Loading

How nursing can change the world through global partnership and education

A new University of Edinburgh partnership is supporting nurses and midwives in low- and middle-income countries to step up and take on global health challenges. We talked to some of the people involved.

Rita Derick, 28, is pregnant for the seventh time. As an expectant mother in rural Liberia her prospects for having a safe and healthy labour are grim. She knows this too well. She’s already lost four unborn babies during pregnancy.

The west-African nation of Liberia has much in common with Scotland: a population of around five million spread across many remote and rural regions that can be difficult to reach. However, as one of the world’s poorest countries, afflicted by conflict and an Ebola outbreak, Liberia has a fragile healthcare system. This situation means drugs, equipment and other vital resources are scarce to non-existent.

Five thousand miles from Scotland, a pregnant woman or, in many cases, an adolescent girl based in rural Liberia will not only struggle to get to a hospital to deliver her baby but is unlikely to access specialist obstetrics care even if she gets there. There are very few doctors in Liberia due to a “brain drain” to wealthier countries. Those doctors who do stay tend to practise in private hospitals in the capital, leaving the government-run public hospitals, where the poorest people go, inadequately staffed.

When doctors are scarce, nurses are even more vital. Empowering nurses to do more is one of the aims of the University‘s Edinburgh Global Nursing Initiative (EGNI). Building on the University’s leadership in nursing research and teaching, this initiative seeks to support local and charity partners in the countries where the need is the greatest.

“The programme is about championing the role of nurses at the heart of communities. If nurses are educated, enabled, and empowered they can make a huge difference and save lives.”

Among these partners is Scottish-based charity Maternal and Childhealth Advocacy International (MCAI)*, which is directly addressing the skills shortage in Liberia by providing clinical obstetrics training to nurses and midwives working in the community. This approach is called task-sharing, which simply put means redistributing duties usually reserved for higher-qualified medical professionals to those who are more likely to be performing the day-to-day care. Nurses and midwives who can provide holistic care and can expand their scope of practice through advances education and training. The benefits can be far-reaching.

Left to right: Naomi performing a C-section; Emmanuel doing obstetrics outreach; Hannah undergoing training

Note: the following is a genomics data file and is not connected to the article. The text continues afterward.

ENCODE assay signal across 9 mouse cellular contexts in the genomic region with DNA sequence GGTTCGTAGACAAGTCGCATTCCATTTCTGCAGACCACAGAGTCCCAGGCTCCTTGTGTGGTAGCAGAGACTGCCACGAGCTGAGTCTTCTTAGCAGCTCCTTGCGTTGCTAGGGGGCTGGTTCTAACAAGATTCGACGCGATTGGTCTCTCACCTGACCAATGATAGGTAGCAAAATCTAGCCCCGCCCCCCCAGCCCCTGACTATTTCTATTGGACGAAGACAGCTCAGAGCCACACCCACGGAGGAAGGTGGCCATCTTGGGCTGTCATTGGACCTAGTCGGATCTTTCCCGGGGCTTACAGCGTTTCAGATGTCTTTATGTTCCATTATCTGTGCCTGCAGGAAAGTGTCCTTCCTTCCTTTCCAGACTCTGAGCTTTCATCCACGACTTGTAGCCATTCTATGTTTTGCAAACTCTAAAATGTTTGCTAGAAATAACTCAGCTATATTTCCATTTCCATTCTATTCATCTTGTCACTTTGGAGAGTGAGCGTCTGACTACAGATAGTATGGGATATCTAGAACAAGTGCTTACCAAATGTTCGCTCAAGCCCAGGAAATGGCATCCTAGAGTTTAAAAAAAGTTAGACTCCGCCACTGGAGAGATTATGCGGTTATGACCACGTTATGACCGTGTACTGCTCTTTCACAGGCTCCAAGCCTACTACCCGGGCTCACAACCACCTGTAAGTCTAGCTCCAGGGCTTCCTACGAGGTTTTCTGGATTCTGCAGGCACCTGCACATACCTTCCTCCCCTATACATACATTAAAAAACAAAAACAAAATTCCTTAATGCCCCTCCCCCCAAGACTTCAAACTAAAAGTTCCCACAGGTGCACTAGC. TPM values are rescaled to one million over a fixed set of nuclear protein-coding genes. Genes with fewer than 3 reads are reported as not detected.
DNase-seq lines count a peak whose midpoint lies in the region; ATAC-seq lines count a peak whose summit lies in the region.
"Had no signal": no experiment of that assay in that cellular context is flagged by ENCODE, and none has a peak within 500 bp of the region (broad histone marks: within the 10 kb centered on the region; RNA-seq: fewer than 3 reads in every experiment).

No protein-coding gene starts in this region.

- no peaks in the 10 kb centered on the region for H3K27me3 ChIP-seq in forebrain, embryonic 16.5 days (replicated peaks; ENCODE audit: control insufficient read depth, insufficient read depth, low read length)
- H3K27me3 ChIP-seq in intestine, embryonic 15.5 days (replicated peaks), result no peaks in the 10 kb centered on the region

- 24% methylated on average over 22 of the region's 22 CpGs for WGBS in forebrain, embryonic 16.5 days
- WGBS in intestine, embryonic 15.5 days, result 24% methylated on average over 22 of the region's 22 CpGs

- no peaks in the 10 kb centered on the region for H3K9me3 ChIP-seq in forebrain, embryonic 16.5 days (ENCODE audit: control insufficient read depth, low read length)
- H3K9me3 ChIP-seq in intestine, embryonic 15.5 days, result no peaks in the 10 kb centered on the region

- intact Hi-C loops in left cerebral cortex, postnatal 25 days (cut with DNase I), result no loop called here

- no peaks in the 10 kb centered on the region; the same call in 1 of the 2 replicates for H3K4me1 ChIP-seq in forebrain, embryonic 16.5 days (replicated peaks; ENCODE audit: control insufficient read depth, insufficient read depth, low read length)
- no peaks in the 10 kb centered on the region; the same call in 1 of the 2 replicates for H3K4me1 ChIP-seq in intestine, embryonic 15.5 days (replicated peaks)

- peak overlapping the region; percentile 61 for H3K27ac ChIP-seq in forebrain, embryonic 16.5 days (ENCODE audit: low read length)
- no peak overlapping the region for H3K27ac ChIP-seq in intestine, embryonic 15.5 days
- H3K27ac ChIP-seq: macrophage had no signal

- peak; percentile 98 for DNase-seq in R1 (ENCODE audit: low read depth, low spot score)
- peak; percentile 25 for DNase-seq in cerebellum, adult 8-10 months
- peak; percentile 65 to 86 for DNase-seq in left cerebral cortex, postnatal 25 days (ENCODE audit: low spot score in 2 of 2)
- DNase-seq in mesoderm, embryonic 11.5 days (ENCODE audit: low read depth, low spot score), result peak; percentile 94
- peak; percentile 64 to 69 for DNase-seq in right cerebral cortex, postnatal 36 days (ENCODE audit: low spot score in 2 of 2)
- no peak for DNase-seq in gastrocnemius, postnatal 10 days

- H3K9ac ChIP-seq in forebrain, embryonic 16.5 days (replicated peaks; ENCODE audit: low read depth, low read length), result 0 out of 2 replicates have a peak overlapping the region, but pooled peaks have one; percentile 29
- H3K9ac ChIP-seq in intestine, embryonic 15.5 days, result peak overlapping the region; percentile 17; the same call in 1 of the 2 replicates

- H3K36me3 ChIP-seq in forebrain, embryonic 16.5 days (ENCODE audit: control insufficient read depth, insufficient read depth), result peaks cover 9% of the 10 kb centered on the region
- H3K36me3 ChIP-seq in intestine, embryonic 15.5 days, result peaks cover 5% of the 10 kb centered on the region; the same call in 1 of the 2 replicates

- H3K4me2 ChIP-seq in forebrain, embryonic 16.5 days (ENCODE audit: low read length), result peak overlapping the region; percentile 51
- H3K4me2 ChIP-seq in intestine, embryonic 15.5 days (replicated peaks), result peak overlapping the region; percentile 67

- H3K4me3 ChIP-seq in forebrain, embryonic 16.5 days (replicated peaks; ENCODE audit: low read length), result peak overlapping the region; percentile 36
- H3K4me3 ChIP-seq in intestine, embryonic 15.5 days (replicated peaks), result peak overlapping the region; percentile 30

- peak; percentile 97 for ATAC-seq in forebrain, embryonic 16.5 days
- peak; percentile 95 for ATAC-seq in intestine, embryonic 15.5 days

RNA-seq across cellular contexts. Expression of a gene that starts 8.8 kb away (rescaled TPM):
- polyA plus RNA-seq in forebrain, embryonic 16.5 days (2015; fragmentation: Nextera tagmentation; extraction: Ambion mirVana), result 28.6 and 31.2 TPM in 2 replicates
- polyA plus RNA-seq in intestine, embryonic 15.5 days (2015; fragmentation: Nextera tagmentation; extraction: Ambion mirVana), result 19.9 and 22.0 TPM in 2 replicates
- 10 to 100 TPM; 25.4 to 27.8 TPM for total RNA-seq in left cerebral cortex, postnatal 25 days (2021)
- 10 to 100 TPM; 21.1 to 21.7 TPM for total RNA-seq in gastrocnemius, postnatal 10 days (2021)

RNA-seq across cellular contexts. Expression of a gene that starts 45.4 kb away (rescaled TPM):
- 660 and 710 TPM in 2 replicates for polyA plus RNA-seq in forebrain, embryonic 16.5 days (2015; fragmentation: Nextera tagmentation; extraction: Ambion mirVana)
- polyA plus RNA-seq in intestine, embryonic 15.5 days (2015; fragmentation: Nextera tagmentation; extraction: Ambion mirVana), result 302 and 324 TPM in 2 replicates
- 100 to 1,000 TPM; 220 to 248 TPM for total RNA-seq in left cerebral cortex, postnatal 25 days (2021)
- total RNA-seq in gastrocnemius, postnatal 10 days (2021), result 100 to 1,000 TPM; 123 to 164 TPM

“Task-sharing enables staff to have the skills to save the lives of mothers and babies when things go wrong,” says Dr Rhona MacDonald, MCAI’s Honorary Executive Director and Chair of the Trustees. “Our three-year advanced obstetrics programme trains midwives in advanced obstetrics care, including abdominal surgery for C-Sections and we also run a two-year programme for nurses in advanced neonatal care, which means when that girl goes into hospital to have her baby, she knows she is going to get the healthcare she needs if she has any complications.”

A cohort of nine midwives has just been funded by the Burdett Trust and the University of Edinburgh, as part of EGNI’s IGNITE programme. Once they complete their training, they will return to their own rural county to work at the county hospital. The training is appropriately licensed and regulated, a step that is especially needed to counter scepticism from a community of doctors that may already be uneasy about relinquishing control to nurses.

“The programme is about championing the role of nurses at the heart of communities. If nurses are educated, enabled, and empowered they can make a huge difference and save lives,” says Dr MacDonald.

However, for women like Rita Derick, expanding the scope of nurses’ and midwives’ practice isn’t the only solution to preventing more tragedy. While there are more midwives than doctors in Liberia, there still aren’t enough of them. The West-African nation has approximately one midwife per 10,000 people.

“We get lost in the numbers but each of these women and babies are individuals. These women often don’t have any access to ante-natal care. Many have experienced the loss of a baby. They’re frightened. And we’re trying to save lives one-by-one.”

Dr MacDonald and the MCAI team have taken task-sharing further by empowering pregnant women to monitor the heartrate of their unborn babies using simple Sonicaid devices.

“So many baby deaths could have been prevented if the unborn babies had been monitored during labour but because of the low number of midwives it’s usually impossible for midwives to attend each woman in labour. Again, it’s about educating, empowering and enabling,” says Dr MacDonald.